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Journal of the Association for Information Systems

Abstract

The objective of this research perspectives article is to promote policy change among journals, scholars, and students with a vested interest in hypothetico-deductive information systems (IS) research. We are concerned about the design, analysis, reporting, and reviewing of quantitative IS studies that draw on null hypothesis significance testing (NHST). We observe that although debates about misinterpretations, abuse, and issues with NHST have persisted for about half a century, they remain largely absent in IS. We find this to be an untenable position for a discipline with a proud quantitative tradition. We discuss traditional and emergent threats associated with the application of NHST and examine how they manifest in recent IS scholarship. To encourage the development of new standards for NHST in hypothetico-deductive IS research, we develop a balanced account of possible actions that are implementable in the short-term or long-term and that incentivize or penalize specific practices. To promote an immediate push for change, we also develop two sets of guidelines that IS scholars can adopt immediately.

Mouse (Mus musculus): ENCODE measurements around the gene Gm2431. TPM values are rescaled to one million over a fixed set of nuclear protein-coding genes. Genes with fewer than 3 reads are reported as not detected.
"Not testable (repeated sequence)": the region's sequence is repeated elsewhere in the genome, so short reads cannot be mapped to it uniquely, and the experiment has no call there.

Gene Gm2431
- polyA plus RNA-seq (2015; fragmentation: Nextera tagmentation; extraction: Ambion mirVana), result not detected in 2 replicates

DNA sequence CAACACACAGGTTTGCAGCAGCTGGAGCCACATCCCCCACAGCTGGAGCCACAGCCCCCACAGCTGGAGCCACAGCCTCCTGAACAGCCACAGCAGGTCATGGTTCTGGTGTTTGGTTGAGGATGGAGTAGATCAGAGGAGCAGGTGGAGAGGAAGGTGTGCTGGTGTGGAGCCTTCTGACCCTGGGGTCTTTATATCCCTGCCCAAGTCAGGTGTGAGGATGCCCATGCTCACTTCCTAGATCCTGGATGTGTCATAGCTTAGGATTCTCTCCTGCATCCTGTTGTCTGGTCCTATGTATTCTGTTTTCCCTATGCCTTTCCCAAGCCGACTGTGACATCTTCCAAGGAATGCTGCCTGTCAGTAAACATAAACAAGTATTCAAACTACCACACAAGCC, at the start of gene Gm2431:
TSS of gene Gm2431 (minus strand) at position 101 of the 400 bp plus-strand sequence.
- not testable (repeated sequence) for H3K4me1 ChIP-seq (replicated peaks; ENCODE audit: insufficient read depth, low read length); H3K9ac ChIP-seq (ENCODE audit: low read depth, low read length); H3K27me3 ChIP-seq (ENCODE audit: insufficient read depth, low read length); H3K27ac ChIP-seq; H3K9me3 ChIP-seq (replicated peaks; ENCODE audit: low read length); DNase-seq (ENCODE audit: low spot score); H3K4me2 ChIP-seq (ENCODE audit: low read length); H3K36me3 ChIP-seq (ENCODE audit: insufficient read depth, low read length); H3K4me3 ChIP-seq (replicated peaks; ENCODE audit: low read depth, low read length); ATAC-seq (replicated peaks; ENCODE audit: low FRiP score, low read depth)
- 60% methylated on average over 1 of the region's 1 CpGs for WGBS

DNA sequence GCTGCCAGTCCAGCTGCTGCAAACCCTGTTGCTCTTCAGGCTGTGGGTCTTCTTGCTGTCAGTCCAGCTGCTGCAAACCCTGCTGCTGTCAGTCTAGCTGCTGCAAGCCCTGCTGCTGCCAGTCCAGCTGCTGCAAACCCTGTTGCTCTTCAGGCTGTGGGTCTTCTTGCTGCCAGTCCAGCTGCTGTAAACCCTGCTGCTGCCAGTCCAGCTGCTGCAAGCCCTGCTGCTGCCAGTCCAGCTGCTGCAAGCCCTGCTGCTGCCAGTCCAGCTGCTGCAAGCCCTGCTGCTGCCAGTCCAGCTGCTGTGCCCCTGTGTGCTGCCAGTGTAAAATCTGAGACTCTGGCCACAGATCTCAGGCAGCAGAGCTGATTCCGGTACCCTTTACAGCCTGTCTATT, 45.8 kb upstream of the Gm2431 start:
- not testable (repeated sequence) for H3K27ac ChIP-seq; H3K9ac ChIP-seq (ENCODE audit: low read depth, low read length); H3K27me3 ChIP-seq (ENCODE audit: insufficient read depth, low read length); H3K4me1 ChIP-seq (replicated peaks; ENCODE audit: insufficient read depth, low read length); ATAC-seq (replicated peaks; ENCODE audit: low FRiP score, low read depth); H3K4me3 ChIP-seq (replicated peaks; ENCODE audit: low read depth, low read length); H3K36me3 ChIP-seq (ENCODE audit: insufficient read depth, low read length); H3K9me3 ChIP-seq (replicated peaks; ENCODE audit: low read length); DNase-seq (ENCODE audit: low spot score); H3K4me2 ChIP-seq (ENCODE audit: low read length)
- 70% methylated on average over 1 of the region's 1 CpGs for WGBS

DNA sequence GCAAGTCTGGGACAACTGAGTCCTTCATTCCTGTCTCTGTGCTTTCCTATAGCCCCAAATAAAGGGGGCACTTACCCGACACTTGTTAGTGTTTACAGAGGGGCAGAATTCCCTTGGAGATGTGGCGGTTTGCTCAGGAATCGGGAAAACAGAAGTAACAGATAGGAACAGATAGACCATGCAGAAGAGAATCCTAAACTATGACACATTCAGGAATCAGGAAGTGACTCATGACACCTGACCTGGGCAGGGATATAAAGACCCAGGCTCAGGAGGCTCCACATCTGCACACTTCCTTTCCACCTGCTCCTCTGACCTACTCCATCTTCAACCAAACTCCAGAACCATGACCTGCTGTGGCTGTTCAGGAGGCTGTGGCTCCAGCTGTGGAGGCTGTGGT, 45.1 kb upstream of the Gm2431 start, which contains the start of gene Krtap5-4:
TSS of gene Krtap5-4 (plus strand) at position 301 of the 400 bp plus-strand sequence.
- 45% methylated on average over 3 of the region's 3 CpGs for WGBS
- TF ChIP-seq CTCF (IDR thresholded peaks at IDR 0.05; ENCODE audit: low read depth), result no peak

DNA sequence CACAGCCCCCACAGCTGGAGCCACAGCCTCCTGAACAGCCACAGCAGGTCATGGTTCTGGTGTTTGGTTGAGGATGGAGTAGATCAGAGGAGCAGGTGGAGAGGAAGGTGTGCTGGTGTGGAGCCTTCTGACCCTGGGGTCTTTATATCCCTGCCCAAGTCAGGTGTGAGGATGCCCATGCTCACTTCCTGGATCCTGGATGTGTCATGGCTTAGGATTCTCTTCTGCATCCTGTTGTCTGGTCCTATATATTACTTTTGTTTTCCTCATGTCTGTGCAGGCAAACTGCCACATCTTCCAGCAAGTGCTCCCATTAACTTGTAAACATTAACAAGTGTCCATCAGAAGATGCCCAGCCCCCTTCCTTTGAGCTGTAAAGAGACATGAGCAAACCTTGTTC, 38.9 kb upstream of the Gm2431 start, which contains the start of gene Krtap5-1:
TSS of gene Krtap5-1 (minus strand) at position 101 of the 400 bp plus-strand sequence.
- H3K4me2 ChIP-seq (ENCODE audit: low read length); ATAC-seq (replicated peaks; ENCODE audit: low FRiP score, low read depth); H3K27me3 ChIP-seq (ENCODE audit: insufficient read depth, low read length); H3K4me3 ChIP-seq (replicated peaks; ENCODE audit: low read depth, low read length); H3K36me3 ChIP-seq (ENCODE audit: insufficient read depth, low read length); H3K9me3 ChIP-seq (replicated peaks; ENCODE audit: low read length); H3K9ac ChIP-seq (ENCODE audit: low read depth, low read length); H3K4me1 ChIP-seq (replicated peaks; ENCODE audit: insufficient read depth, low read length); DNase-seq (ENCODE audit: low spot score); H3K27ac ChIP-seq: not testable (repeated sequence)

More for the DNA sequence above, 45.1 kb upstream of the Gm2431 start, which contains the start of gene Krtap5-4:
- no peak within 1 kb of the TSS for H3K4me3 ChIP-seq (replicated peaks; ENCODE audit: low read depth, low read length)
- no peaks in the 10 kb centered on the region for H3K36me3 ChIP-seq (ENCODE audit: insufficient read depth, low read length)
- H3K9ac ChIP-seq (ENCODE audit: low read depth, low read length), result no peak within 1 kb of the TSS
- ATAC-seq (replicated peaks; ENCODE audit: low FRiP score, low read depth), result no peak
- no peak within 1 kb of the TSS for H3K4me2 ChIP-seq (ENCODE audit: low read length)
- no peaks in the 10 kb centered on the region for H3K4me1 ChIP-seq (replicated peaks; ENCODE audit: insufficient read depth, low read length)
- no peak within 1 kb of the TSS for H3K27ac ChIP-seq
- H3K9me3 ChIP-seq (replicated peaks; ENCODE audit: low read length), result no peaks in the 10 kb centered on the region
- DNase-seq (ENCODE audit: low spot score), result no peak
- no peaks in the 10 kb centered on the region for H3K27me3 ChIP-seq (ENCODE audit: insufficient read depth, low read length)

DOI

10.17705/1jais.00629

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